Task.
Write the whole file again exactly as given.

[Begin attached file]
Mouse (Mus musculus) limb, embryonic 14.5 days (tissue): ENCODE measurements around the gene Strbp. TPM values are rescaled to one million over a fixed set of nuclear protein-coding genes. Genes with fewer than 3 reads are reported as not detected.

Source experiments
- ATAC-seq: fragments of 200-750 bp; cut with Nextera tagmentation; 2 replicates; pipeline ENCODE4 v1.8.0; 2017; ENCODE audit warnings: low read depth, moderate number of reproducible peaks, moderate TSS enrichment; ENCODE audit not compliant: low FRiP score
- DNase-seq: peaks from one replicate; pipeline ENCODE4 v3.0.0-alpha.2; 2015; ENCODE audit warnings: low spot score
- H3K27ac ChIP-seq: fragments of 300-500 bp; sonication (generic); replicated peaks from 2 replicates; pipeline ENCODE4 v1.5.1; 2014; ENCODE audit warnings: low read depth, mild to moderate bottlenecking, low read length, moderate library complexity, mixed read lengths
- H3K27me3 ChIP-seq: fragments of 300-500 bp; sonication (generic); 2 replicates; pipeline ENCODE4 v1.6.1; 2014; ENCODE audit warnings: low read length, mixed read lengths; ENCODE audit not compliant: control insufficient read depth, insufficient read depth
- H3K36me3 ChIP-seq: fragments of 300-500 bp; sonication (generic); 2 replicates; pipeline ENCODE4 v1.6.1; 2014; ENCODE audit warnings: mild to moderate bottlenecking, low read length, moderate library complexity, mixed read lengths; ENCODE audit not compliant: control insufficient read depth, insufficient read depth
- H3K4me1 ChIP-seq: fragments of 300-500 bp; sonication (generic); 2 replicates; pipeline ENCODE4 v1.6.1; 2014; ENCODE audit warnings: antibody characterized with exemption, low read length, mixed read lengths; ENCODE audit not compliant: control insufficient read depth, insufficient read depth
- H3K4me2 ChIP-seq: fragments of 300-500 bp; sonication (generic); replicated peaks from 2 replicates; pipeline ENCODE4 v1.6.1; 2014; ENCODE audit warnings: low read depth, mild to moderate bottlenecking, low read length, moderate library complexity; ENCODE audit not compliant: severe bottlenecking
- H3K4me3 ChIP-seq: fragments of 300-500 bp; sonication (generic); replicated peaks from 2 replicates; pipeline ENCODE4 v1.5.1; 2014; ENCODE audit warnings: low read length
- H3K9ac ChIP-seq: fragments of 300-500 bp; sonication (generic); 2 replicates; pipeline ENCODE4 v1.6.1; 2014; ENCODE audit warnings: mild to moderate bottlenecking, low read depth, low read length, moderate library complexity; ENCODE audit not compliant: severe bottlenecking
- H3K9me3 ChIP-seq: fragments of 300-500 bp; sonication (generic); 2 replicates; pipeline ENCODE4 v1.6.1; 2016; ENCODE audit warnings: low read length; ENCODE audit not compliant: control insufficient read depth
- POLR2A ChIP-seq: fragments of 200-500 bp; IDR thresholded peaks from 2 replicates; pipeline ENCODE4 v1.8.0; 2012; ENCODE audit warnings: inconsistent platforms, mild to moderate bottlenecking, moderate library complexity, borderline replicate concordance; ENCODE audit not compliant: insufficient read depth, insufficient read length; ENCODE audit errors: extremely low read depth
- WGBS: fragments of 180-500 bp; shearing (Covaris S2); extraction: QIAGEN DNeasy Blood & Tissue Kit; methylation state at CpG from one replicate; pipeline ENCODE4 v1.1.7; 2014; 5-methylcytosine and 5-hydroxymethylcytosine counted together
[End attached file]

Mouse (Mus musculus) limb, embryonic 14.5 days (tissue): ENCODE measurements around the gene Strbp. TPM values are rescaled to one million over a fixed set of nuclear protein-coding genes. Genes with fewer than 3 reads are reported as not detected.

Source experiments
- ATAC-seq: fragments of 200-750 bp; cut with Nextera tagmentation; 2 replicates; pipeline ENCODE4 v1.8.0; 2017; ENCODE audit warnings: low read depth, moderate number of reproducible peaks, moderate TSS enrichment; ENCODE audit not compliant: low FRiP score
- DNase-seq: peaks from one replicate; pipeline ENCODE4 v3.0.0-alpha.2; 2015; ENCODE audit warnings: low spot score
- H3K27ac ChIP-seq: fragments of 300-500 bp; sonication (generic); replicated peaks from 2 replicates; pipeline ENCODE4 v1.5.1; 2014; ENCODE audit warnings: low read depth, mild to moderate bottlenecking, low read length, moderate library complexity, mixed read lengths
- H3K27me3 ChIP-seq: fragments of 300-500 bp; sonication (generic); 2 replicates; pipeline ENCODE4 v1.6.1; 2014; ENCODE audit warnings: low read length, mixed read lengths; ENCODE audit not compliant: control insufficient read depth, insufficient read depth
- H3K36me3 ChIP-seq: fragments of 300-500 bp; sonication (generic); 2 replicates; pipeline ENCODE4 v1.6.1; 2014; ENCODE audit warnings: mild to moderate bottlenecking, low read length, moderate library complexity, mixed read lengths; ENCODE audit not compliant: control insufficient read depth, insufficient read depth
- H3K4me1 ChIP-seq: fragments of 300-500 bp; sonication (generic); 2 replicates; pipeline ENCODE4 v1.6.1; 2014; ENCODE audit warnings: antibody characterized with exemption, low read length, mixed read lengths; ENCODE audit not compliant: control insufficient read depth, insufficient read depth
- H3K4me2 ChIP-seq: fragments of 300-500 bp; sonication (generic); replicated peaks from 2 replicates; pipeline ENCODE4 v1.6.1; 2014; ENCODE audit warnings: low read depth, mild to moderate bottlenecking, low read length, moderate library complexity; ENCODE audit not compliant: severe bottlenecking
- H3K4me3 ChIP-seq: fragments of 300-500 bp; sonication (generic); replicated peaks from 2 replicates; pipeline ENCODE4 v1.5.1; 2014; ENCODE audit warnings: low read length
- H3K9ac ChIP-seq: fragments of 300-500 bp; sonication (generic); 2 replicates; pipeline ENCODE4 v1.6.1; 2014; ENCODE audit warnings: mild to moderate bottlenecking, low read depth, low read length, moderate library complexity; ENCODE audit not compliant: severe bottlenecking
- H3K9me3 ChIP-seq: fragments of 300-500 bp; sonication (generic); 2 replicates; pipeline ENCODE4 v1.6.1; 2016; ENCODE audit warnings: low read length; ENCODE audit not compliant: control insufficient read depth
- POLR2A ChIP-seq: fragments of 200-500 bp; IDR thresholded peaks from 2 replicates; pipeline ENCODE4 v1.8.0; 2012; ENCODE audit warnings: inconsistent platforms, mild to moderate bottlenecking, moderate library complexity, borderline replicate concordance; ENCODE audit not compliant: insufficient read depth, insufficient read length; ENCODE audit errors: extremely low read depth
- WGBS: fragments of 180-500 bp; shearing (Covaris S2); extraction: QIAGEN DNeasy Blood & Tissue Kit; methylation state at CpG from one replicate; pipeline ENCODE4 v1.1.7; 2014; 5-methylcytosine and 5-hydroxymethylcytosine counted together